University of Hertfordshire
Air monitoring radiosondes technology developed at the University of Hertfordshire has improved the detection of dangerous airborne particulates. This helped regulators ensure safety in our skies during the Eyjafallajökull volcanic eruption in 2010 and beyond.
The University of Hertfordshire’s Centre for Atmospheric and Instrumentation Research (CAIR) specialises in developing techniques and instruments for the detection, monitoring, characterisation and analysis of airborne particulates. One such instrument is the world’s first low-cost atmospheric radiosonde, a unique laser-optical device attached to a meteorological balloon. These devices were used to help the Met Office accurately forecast the amount and trajectory of ash erupted into the atmosphere by Iceland’s Eyjafallajökull volcano which caused widespread disruption to European and transatlantic air travel in 2010. This work helped to safeguard thousands of lives.
Eyjafallajökull’s ash cloud created a huge amount of chaos: almost 100,000 flights were cancelled, forcing airlines to compensate passengers to the tune of millions of pounds. The total impact on global GDP caused by the first week’s disruption alone was around US $4.7 bn. There was significant pressure from airlines, many of which claimed that test flights showed that the ash would not cause damage.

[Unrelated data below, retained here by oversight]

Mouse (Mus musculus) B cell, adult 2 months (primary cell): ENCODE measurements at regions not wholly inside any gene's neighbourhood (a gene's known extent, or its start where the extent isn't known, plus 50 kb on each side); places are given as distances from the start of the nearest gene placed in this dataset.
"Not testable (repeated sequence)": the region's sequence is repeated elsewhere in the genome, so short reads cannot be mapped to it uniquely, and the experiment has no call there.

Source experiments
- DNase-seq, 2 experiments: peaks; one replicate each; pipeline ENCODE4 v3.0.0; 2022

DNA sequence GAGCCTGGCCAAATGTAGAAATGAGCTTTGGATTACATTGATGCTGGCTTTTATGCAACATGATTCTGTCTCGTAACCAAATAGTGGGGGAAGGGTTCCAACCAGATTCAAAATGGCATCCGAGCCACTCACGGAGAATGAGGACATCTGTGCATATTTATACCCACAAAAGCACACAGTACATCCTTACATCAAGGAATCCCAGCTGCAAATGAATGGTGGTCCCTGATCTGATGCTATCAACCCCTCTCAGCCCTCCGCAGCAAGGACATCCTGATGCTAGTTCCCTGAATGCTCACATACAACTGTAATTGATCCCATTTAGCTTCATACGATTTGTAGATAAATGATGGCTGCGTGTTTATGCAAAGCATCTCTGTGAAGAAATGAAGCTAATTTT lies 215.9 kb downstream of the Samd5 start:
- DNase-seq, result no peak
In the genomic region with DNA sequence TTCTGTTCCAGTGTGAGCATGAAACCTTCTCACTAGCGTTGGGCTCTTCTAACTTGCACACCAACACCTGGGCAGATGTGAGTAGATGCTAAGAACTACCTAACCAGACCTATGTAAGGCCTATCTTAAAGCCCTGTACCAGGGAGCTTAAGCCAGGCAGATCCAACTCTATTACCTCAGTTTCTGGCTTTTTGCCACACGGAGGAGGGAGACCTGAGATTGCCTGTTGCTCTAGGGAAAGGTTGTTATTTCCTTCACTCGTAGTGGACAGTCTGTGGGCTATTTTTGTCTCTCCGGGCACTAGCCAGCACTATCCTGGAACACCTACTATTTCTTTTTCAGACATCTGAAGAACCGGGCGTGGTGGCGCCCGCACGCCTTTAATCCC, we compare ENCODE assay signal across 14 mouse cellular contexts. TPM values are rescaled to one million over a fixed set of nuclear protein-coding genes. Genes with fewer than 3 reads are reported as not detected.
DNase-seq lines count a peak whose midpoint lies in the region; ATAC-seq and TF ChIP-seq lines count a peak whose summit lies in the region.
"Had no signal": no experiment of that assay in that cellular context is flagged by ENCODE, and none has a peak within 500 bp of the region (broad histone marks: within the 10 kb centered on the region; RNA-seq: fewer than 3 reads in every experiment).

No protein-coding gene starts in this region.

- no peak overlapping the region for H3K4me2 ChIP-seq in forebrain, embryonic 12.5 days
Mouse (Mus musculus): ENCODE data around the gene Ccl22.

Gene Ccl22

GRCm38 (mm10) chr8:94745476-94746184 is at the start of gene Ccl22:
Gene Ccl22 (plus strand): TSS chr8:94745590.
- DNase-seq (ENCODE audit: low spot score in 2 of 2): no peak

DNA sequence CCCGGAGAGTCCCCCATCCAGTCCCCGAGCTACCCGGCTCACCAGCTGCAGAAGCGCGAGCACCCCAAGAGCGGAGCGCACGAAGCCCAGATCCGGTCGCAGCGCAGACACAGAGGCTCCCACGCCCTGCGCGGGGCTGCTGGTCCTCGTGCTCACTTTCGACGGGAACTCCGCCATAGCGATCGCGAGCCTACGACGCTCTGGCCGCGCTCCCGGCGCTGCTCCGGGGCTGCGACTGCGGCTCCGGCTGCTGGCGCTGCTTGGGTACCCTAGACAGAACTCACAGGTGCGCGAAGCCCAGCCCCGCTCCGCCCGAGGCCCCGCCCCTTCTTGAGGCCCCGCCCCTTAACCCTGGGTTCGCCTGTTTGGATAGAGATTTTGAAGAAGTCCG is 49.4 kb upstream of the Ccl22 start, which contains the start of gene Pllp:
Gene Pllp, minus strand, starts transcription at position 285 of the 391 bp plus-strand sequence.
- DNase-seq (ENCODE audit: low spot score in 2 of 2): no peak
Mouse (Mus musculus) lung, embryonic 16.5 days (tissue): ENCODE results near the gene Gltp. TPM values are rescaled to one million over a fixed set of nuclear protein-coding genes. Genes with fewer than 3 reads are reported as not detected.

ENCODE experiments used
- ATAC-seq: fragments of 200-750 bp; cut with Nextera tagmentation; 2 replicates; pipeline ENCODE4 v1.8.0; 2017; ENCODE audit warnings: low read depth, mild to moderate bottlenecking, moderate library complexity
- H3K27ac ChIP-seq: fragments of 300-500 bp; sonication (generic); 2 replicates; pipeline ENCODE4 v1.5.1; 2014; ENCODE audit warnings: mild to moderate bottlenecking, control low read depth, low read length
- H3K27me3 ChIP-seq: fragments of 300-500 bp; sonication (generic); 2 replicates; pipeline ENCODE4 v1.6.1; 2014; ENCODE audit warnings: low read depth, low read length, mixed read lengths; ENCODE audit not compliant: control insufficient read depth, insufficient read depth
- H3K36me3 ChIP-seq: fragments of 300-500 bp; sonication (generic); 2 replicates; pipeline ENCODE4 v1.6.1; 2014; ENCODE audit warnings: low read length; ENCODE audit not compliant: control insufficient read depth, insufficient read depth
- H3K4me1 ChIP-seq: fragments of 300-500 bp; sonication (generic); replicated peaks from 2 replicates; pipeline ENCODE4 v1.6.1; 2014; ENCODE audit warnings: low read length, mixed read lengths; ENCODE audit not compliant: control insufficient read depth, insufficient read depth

Authorities faced a huge problem in identifying prohibited airspace based on the Met Office’s unproven ash dispersion models. In-situ measurements were needed but aircraft could not be sent up to take readings. With lives at risk and under pressure to accurately forecast the amount and trajectory of ash, Met Office officials turned to the University of Hertfordshire to validate their models and help them make an informed decision.
Originally the radiosondes technology was developed for another purpose, to characterise atmospheric dust and its vertical profile (in turn following up the discovery of dust alignment during astronomical observations).
As balloons were unaffected by the flight ban, radiosondes offered the Met Office the most direct, quantitative and accurate real-time data about the extent of the ash plumes. The results were used to justify the caution employed by the authorities to close the northern European airspace. Its data was discussed during sessions of COBRA, the Cabinet Office emergency briefing forum, and special parliamentary committee meetings. They were also widely publicised in the media.
As a result of this success, the Met Office negotiated an interim contract with the research team to build a further 20 ‘reserve’ radiosondes for further volcanic ash episodes. CAIR is also developing a version that can be dropped from aircraft able to fly above the ash cloud layer. They are also working on exploiting the wider commercial opportunities of ‘low-cost’ particle detection technologies born out of the radiosonde development.
Image credit: Eruption of Eyjafallajökull by NASA Goddard Space Flight